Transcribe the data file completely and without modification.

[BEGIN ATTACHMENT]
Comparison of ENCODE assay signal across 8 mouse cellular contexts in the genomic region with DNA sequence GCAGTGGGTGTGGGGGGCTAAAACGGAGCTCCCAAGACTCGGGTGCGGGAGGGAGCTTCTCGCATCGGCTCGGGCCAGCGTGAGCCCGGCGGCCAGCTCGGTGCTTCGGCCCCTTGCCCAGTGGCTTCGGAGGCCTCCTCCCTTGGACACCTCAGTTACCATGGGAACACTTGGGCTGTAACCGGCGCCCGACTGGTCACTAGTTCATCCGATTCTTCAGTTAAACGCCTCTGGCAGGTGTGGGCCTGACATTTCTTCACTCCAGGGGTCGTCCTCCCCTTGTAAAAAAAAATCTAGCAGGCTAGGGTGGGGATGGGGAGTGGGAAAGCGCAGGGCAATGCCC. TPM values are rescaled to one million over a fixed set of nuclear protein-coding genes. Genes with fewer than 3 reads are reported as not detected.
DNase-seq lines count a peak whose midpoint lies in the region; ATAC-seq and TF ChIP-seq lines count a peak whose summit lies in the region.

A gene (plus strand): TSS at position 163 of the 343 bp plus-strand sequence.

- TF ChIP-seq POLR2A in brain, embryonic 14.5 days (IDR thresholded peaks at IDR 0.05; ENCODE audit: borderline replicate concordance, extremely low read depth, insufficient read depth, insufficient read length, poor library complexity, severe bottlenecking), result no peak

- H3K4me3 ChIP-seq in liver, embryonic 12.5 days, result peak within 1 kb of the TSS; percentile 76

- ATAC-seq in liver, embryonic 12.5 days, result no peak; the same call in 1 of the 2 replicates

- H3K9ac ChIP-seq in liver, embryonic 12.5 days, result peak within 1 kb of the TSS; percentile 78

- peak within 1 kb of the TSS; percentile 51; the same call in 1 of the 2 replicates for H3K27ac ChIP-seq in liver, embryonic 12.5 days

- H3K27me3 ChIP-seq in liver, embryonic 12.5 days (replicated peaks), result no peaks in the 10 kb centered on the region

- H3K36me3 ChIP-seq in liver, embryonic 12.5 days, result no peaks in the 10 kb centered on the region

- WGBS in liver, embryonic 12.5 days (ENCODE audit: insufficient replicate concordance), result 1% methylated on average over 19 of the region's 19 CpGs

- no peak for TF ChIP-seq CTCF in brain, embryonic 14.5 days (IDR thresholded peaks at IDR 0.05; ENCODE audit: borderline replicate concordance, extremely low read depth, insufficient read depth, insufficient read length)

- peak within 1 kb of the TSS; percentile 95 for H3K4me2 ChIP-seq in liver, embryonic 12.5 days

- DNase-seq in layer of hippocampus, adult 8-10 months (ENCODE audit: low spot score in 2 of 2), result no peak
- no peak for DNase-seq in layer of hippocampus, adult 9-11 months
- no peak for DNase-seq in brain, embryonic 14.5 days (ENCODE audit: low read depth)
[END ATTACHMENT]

Comparison of ENCODE assay signal across 8 mouse cellular contexts in the genomic region with DNA sequence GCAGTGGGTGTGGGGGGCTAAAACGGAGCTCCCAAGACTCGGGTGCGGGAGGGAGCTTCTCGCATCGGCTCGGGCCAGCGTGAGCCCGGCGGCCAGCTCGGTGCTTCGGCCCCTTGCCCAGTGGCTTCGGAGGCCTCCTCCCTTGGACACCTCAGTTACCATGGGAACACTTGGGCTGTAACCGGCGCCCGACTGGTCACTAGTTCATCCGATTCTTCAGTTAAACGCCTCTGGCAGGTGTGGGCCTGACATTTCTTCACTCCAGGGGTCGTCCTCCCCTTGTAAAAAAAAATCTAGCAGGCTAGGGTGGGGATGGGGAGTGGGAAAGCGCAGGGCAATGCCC. TPM values are rescaled to one million over a fixed set of nuclear protein-coding genes. Genes with fewer than 3 reads are reported as not detected.
DNase-seq lines count a peak whose midpoint lies in the region; ATAC-seq and TF ChIP-seq lines count a peak whose summit lies in the region.

A gene (plus strand): TSS at position 163 of the 343 bp plus-strand sequence.

- TF ChIP-seq POLR2A in brain, embryonic 14.5 days (IDR thresholded peaks at IDR 0.05; ENCODE audit: borderline replicate concordance, extremely low read depth, insufficient read depth, insufficient read length, poor library complexity, severe bottlenecking), result no peak

- H3K4me3 ChIP-seq in liver, embryonic 12.5 days, result peak within 1 kb of the TSS; percentile 76

- ATAC-seq in liver, embryonic 12.5 days, result no peak; the same call in 1 of the 2 replicates

- H3K9ac ChIP-seq in liver, embryonic 12.5 days, result peak within 1 kb of the TSS; percentile 78

- peak within 1 kb of the TSS; percentile 51; the same call in 1 of the 2 replicates for H3K27ac ChIP-seq in liver, embryonic 12.5 days

- H3K27me3 ChIP-seq in liver, embryonic 12.5 days (replicated peaks), result no peaks in the 10 kb centered on the region

- H3K36me3 ChIP-seq in liver, embryonic 12.5 days, result no peaks in the 10 kb centered on the region

- WGBS in liver, embryonic 12.5 days (ENCODE audit: insufficient replicate concordance), result 1% methylated on average over 19 of the region's 19 CpGs

- no peak for TF ChIP-seq CTCF in brain, embryonic 14.5 days (IDR thresholded peaks at IDR 0.05; ENCODE audit: borderline replicate concordance, extremely low read depth, insufficient read depth, insufficient read length)

- peak within 1 kb of the TSS; percentile 95 for H3K4me2 ChIP-seq in liver, embryonic 12.5 days

- DNase-seq in layer of hippocampus, adult 8-10 months (ENCODE audit: low spot score in 2 of 2), result no peak
- no peak for DNase-seq in layer of hippocampus, adult 9-11 months
- no peak for DNase-seq in brain, embryonic 14.5 days (ENCODE audit: low read depth)